HP virtualization support for Itanium

27. July 2006 09:50 by Jaguilar in General  //  Tags: ,   //   Comments (0)

Last I week I posted about the Itanium 2 9000 Series being launched with hardware virtualization support (what was formerly known as Silvervale). I also mentioned that neither Windows 2003, Virtual Server, nor Longhorn will support virtualization on this platform. That much is true from Microsoft’s perspective, but HP is indeed planning to support Windows 2003 Server through its Virtual Server Environment.

The Virtual Server Environment has been available for a while, and also has an enterprise-class management tool in the HP Integrity Essentials Virtualization Manager. This is currently available for HP-UX, but will also be available for Linux and Windows in the near future. The Virtualization Manager has some interesting features, and is also integrated with HP’s Serviceguard product. From last month’s press release:

... For example, customers can use the capability to automatically allocate additional server capacity to financial applications during the month-end close.

For customers that are concerned about the availability of their mission-critical UNIX® environments when they consolidate using virtualization, HP has further integrated HP Serviceguard for HP-UX 11i with HP Integrity Virtual Machines. Available now with the latest release of HP Serviceguard, this functionality helps guard against failure by automatically moving the virtual machines between servers in a VSE. HP Integrity Virtual Machines also now enables easy manual migration of virtual machines, accelerating application qualification and deployment....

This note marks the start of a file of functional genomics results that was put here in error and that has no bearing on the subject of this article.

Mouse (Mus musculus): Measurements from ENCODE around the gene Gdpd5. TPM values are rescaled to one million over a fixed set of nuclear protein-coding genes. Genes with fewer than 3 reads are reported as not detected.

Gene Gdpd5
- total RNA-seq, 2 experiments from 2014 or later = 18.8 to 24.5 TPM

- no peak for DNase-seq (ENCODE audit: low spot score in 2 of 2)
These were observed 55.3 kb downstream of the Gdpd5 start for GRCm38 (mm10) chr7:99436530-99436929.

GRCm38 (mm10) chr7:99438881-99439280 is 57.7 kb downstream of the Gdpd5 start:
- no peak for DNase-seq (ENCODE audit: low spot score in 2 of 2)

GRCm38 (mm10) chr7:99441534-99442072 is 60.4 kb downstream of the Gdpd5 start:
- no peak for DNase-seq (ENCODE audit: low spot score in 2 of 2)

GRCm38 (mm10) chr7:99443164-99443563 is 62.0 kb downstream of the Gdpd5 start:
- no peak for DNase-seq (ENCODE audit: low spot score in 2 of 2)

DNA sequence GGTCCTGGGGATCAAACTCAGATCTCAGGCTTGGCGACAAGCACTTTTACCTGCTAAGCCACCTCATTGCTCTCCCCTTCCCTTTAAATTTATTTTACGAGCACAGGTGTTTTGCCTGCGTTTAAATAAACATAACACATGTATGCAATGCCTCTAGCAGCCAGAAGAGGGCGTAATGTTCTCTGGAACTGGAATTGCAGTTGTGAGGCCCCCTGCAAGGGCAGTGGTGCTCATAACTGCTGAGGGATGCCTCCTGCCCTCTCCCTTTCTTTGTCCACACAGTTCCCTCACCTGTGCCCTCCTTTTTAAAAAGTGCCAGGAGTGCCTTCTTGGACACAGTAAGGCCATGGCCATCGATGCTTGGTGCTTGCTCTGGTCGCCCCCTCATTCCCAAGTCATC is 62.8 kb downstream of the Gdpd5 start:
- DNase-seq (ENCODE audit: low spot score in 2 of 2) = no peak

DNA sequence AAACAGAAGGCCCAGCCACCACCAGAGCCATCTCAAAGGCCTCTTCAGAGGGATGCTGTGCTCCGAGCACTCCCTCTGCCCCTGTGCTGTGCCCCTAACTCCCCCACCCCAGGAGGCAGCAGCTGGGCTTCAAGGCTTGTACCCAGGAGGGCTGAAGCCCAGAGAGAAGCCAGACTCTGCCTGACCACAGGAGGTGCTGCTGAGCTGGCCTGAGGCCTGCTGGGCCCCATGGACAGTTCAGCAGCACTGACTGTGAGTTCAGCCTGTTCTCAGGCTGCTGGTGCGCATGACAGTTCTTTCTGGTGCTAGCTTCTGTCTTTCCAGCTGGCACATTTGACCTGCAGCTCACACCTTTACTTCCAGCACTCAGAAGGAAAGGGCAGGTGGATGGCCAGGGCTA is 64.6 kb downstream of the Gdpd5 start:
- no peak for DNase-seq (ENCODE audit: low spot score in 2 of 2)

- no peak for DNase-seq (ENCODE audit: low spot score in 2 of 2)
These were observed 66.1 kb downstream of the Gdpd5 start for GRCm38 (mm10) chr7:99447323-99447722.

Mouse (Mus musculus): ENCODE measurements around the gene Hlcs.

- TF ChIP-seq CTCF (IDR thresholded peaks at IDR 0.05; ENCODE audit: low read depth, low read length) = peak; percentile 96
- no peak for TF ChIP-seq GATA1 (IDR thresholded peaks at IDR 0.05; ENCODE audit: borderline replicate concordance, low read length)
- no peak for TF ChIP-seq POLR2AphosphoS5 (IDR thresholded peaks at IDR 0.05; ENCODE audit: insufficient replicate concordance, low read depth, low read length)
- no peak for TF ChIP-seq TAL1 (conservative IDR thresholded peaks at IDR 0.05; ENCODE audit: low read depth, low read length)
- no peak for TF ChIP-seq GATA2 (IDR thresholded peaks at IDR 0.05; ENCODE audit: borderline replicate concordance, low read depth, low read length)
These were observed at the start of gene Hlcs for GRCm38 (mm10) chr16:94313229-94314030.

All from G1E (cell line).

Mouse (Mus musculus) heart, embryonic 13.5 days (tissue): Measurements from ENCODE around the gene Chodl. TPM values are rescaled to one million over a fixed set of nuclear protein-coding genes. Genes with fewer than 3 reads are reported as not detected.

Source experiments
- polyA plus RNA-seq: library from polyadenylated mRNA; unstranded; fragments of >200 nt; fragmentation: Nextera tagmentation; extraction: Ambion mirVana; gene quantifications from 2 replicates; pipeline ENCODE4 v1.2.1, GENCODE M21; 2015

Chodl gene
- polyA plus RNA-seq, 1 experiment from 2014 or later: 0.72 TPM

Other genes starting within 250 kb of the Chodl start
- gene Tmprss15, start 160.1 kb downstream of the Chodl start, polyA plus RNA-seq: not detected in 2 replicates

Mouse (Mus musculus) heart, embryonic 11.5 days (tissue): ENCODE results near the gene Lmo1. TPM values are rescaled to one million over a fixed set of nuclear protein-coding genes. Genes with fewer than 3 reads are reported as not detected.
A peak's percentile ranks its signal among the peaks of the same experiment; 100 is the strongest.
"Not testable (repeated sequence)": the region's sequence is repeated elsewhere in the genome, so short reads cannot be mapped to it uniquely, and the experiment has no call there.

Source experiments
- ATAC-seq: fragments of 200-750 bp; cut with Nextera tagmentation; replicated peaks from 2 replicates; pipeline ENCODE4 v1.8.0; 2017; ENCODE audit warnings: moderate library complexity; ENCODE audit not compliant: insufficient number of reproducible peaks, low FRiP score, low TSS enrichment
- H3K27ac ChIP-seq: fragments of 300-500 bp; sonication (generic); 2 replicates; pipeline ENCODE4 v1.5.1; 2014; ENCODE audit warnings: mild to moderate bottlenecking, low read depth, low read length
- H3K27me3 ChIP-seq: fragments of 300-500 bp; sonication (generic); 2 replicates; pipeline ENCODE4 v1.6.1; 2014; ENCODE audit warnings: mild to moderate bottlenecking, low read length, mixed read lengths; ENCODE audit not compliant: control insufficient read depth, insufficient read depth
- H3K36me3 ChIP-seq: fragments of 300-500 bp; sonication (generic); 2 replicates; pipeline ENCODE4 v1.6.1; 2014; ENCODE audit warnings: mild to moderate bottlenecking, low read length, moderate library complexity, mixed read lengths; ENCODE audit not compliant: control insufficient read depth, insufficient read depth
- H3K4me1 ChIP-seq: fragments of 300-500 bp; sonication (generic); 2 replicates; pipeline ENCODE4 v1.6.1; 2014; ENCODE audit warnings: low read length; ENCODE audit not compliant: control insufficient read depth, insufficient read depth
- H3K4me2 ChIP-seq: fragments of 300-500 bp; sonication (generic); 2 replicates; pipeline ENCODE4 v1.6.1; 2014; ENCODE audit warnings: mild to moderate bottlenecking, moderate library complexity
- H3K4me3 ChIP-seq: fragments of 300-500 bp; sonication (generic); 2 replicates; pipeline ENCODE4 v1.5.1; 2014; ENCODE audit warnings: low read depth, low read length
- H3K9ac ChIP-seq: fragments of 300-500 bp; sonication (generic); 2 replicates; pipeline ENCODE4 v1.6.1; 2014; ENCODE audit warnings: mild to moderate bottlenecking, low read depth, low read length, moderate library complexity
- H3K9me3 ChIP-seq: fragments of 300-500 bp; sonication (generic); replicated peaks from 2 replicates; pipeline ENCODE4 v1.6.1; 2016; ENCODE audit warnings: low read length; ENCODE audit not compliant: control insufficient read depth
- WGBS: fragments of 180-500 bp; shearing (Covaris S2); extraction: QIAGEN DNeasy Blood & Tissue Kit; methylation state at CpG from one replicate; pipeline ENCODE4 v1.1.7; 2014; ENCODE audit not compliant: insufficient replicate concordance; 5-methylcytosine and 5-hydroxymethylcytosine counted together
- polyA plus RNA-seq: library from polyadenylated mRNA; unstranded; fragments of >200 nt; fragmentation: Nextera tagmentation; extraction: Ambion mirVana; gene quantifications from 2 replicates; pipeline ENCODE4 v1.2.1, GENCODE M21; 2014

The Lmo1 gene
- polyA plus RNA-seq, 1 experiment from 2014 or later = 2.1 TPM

Keep in mind that HP also offer Node Partitions (nPars) and Virtual Partitions (vPars) options on the high-end Integrity and 9000 lines of servers, with Instant Capacity on Demand (iCOD) capabilities. Depending on your requirements, these may be even better options than virtual machines pure virtual machines.

Install Virtual Server R2 SP1 on Longorn Server

24. July 2006 03:42 by Csaborio in General  //  Tags:   //   Comments (0)
Usually when you install a beta OS with a beta productivity app, things can go wrong, or at least that's what you expect. That was exactly what I thought when I tried to install the latest beta of Virtual Server on Longhorn Beta. I got an error telling me that I did not have IIS installed and could therefore could not install Virtual Server. After reading the an old blog entry from the Virtual PC Guy's weblog (this guy gets paid to test old games ;), the soulution is simply to install ALL the IIS 6 Management Compatibility components and you are good to go:

...welll...as far as installing goes. I am now having problems with other things for which I hope to post the solution pretty soon...ah the beauty of beta software!!